Security and privacy help realize the full potential of computing in society. Without authentication and encryption, for example, few would use digital wallets, social media or even e-mail. The struggle of security and privacy is to realize this potential without imposing too steep a cost. Yet, for the average non-expert, security and privacy are just that: costly, in terms of things like time, attention and social capital. More specifically, security and privacy tools are misaligned with core human drives: a pursuit of pleasure, social acceptance and hope, and a repudiation of pain, social rejection and fear. It is unsurprising, therefore, that for many people, security and privacy tools are begrudgingly tolerated if not altogether subverted. This cannot continue. As computing encompasses more of our lives, we are tasked with making increasingly more security and privacy decisions. Simultaneously, the cost of every breach is swelling. Today, a security breach might compromise sensitive data about our finances and schedules as well as deeply personal data about our health, communications, and interests. Tomorrow, as we enter the era of pervasive smart things, that breach might compromise access to our homes, vehicles and bodies.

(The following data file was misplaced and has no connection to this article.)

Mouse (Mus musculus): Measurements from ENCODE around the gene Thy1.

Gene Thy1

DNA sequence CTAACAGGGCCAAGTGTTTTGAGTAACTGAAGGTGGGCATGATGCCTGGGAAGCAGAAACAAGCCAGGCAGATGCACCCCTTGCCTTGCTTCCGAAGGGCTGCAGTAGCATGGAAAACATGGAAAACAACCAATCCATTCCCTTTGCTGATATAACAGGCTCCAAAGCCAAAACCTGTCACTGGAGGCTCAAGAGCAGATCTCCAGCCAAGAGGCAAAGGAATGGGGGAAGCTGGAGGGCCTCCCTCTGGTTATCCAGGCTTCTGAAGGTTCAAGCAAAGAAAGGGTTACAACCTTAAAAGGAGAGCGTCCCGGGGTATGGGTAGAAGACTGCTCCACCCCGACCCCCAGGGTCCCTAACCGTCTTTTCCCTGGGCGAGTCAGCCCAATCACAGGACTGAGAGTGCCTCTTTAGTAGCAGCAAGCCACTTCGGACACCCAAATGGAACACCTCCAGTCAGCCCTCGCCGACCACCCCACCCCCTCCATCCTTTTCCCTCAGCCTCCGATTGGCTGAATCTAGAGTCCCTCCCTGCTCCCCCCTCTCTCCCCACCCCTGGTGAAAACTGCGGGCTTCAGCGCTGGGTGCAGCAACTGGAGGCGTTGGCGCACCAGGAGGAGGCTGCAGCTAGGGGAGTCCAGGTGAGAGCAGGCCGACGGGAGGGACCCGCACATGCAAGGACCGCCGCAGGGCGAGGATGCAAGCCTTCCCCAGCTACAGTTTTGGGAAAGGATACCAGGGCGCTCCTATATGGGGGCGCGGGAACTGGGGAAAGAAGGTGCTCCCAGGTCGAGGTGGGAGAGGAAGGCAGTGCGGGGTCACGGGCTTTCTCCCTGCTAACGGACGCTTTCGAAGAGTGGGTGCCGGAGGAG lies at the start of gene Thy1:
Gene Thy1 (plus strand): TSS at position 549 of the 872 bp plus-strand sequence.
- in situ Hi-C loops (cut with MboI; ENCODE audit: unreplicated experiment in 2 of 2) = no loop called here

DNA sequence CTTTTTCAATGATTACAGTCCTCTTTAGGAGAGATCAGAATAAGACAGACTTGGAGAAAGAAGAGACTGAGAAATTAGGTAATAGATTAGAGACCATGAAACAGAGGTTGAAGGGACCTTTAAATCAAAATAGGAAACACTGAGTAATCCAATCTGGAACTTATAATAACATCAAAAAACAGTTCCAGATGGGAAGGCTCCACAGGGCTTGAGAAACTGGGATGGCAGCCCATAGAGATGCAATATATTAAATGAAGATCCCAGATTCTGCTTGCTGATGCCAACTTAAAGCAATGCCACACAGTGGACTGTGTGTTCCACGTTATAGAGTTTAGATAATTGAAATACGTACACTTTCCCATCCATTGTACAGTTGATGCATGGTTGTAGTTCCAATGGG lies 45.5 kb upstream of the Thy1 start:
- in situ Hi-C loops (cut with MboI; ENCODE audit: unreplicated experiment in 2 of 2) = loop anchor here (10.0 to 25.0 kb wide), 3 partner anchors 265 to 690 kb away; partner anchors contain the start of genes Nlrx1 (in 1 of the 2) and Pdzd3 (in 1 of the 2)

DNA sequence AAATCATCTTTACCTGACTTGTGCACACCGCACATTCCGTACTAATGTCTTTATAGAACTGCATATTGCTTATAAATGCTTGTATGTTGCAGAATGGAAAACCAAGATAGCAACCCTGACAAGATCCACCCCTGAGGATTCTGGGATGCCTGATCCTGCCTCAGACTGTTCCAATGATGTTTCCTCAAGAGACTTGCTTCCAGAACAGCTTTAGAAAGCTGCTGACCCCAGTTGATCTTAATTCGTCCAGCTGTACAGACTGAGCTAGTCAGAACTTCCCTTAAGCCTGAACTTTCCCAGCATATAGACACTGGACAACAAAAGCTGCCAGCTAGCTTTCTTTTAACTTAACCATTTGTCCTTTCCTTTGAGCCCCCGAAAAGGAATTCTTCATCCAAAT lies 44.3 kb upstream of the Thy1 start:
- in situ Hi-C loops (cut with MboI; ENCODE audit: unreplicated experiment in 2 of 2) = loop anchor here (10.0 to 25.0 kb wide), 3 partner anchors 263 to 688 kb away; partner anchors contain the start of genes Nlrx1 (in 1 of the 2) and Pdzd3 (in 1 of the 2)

We aim to empower end-users with novel security and privacy systems that connect core human drives with desired security outcomes. We do so by creating systems that mitigate pain, social rejection and fear, and that enhance feelings of hope, social acceptance and pleasure. Ultimately, the goal of the SPUD Lab is to design new, more user-friendly systems that encourage better end-user security and privacy behaviors.